Explore the spectacular eastern extension of the Moonstone Inca Trail Trek to Machu Picchu. We follow the footsteps of the Incas who built a high route from their capital city of Cusco westward through the rugged cordillera, and filled their empire with amazing temples and royal residences. We camp high, and discover the beauty of tranquil Andean valleys with sublime views toward the 18,000-foot snow peaks of the Urubamba and Huayanay Ranges. We also explore amazing Inca stonework in the enormous 15th century inca quarry. After dropping down into the Sacred Valley of the Incas with its remarkable Sun Temple. We travel to Machu Picchu by train for a full exploration of the famous city.
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Explore the spectacular eastern extension of the Inca Trail to Machu Picchu. We follow the footsteps of the Incas who built a high route from their capital city of Cusco westward through the rugged cordillera, and filled their empire with amazing temples and royal residences. We camp high, and discover the beauty of tranquil Andean valleys with sublime views toward the 18,000-foot snow peaks of the Urubamba and Huayanay Ranges. We also explore amazing Inca stonework in the enormous 15th century quarry site of Kachiqhata. After dropping down into the Sacred Valley of the Incas we reach the royal Inca town of Ollantaytambo, with its remarkable Sun Temple. We travel to Machu Picchu by train for a full exploration of the famous city.
Day 1,- Cusco Chiripawa
We pick you up at your Cusco hotel for a transfer by van west across the high Anta plain, following the route of the royal Inca Road which led from the capital toward the northern quarter of the empire. We stop first at the sacred Inca shrine known as Quillarumi (Moonstone in the Quechua language of the Incas), one of the finest of the carved rock huacas in the vicinity of Cusco. We continue to our trailhead by the Huaracondo River where it drains into the western edge of the plain, and meet our porters, who arrive from nearby communities. We commence trekking on a broad trail northward, above the west bank of the Huaracondo River. After an easy two-hour hike, we reach Huatta, a substantial pre-Inca fortress dominating the crest of a ridge at 3,855m / 12,645ft. Archeologists currently excavating the site are revealing burial sites and occupation levels from the Formative Period (2,500 years ago) on through the enormous fortifications of the 4th century Regional Development period; a scattering of late-period Inca structures seems like an afterthought on the top of the highest hill. The site is classic: a defensible ridge with dominating three-way views along intersecting valleys. After lunch we continue on our way westward into the range, and camp next to a rural school in the hamlet of Chiripahua at 3,750m / 12,300ft. (L / D)
Day 2: Chiripahua - Chancachuco
We climb gradually through fields and glades of the indigenous Chachacomo tree, in a landscape of pastures and small fields clinging to the steep mountainsides. Wherever there is water, we find an Andean family compound of adobe and straw. But there is little water in this mountain range – we are reminded hour by hour of how precious a commodity water was and is to the Andean people. We climb to a small glade at 4,400m / 14,432ft for a delicious lunch, then continue up to the col at the head of the valley. From our location atop the Accoccasa Pass (4,625m / 15,170ft) we enjoy breathtaking views of the immense snow peaks: the Huaynays to our west, the Urubamba range to the north. We enjoy an easy descent, to camp at 4,350m / 14,268ft in the broad valley of Chancachuco, facing the glaciers of the Huaynay Range. (B / L / D)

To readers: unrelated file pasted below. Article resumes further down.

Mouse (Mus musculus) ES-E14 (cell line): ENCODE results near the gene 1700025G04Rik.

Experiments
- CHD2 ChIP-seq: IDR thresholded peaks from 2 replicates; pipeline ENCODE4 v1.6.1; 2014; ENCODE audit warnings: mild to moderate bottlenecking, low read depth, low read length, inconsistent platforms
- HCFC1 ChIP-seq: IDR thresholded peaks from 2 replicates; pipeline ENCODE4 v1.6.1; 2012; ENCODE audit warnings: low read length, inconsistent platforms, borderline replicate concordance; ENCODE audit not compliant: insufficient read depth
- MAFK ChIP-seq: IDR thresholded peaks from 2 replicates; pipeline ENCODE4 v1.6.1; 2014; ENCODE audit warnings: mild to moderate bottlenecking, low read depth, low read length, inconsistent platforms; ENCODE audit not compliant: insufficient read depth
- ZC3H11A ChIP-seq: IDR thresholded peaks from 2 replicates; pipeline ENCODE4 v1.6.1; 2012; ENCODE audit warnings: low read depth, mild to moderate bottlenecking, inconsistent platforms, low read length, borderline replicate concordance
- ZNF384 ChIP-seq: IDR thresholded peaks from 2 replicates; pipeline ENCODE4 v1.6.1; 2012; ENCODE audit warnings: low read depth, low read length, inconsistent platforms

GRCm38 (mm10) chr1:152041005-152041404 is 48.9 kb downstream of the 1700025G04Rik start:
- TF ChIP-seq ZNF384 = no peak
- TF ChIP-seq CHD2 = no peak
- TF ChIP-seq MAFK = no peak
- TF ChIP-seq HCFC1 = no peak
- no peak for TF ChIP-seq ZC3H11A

Day 3: Chancachuco - Huayrapunku/Kachiqhata Quarry
Toward the western end of the high valley, we follow the contours of a now-abandoned Inca aqueduct which transported water from the Chancachuco valley north to supply the otherwise-arid north-facing slopes above Ollantaytambo. This aqueduct once transported water across a sheer cliff face high above the Silque River. Today, on the mountainside above us we can glimpse traces of the original stonework, testimony to the extraordinary engineering in the project.
We reach our final pass (3,940m / 12,923ft) and visit a spectacular ridge-top Inca shrine called Huayrapunku (Gate of the Wind), with an astonishing view towards Nevado Veronica (5,682m / 18,637ft) directly across the valley. The site offers unsurpassed views to the terraces and temple site of the royal town of Ollantaytambo, over 4,000 feet below us. Constructed in the 15th century by the Inca emperor Pachacutec, the town was an important administrative and religious center.
We descend, past the curious Inca administrative site of Llaqtallaqtayoq, to our camp on a broad terrace at 3,525m / 11,562ft at the edge of the enormous Kachiqhata quarry. In the afternoon we explore the intricate quarry workings. From this steep talus slope beneath the sheer face of Cerro Yanaorco, immense red granite building stones were carved onsite and then skidded down to the valley floor, across the river, and then up to the sun temple site on the far side of the valley. We explore the ramps and work platforms around the largest of the stones. Orchids and other flowers are abundant in and around the quarry site, set high on the mountainside above the valley floor. (B / L / D)
Day 4: Kachiqhata Quarry - Ollantaytambo - Aguas Calientes
We descend on a broad Inca trail down through the lower quarry zone, and stop at a key hilltop, from where the worked stones were skidded down the steep slope to the Vilcanota River below. On the far bank, between the river and the Sun Temple, we can see several of these "Tired Stones", which were abandoned half-way between quarry and temple. Chroniclers tell us that work on the temple site was suddenly halted when the Colla masons fled back toward their homes in the Lake Tiahuanaco area, just prior to the arrival of the Spanish invaders. We continue down, cross the river, and arrive finally at the famous Sun Temple in Ollantaytambo. We have time to explore the temple and the adjacent village, before catching a late afternoon train to Aguas Calientes. We check into a hotel for the night. (B / L are included; Dinner in Aguas Calientes is left to you)